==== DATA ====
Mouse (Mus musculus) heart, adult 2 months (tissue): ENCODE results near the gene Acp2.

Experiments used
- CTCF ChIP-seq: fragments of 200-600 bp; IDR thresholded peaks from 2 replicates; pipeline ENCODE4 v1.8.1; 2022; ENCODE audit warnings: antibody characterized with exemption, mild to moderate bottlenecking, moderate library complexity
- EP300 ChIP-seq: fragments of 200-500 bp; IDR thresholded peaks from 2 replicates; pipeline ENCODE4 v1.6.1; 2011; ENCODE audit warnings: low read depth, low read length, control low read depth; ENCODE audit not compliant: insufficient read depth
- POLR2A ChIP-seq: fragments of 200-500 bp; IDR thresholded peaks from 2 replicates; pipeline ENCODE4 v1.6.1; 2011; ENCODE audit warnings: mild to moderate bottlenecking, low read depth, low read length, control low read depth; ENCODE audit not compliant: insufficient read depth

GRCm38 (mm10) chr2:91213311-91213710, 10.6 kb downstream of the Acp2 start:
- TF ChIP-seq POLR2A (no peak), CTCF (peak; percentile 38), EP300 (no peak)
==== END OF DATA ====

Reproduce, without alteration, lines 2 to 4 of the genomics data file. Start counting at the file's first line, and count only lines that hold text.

Experiments used
- CTCF ChIP-seq: fragments of 200-600 bp; IDR thresholded peaks from 2 replicates; pipeline ENCODE4 v1.8.1; 2022; ENCODE audit warnings: antibody characterized with exemption, mild to moderate bottlenecking, moderate library complexity
- EP300 ChIP-seq: fragments of 200-500 bp; IDR thresholded peaks from 2 replicates; pipeline ENCODE4 v1.6.1; 2011; ENCODE audit warnings: low read depth, low read length, control low read depth; ENCODE audit not compliant: insufficient read depth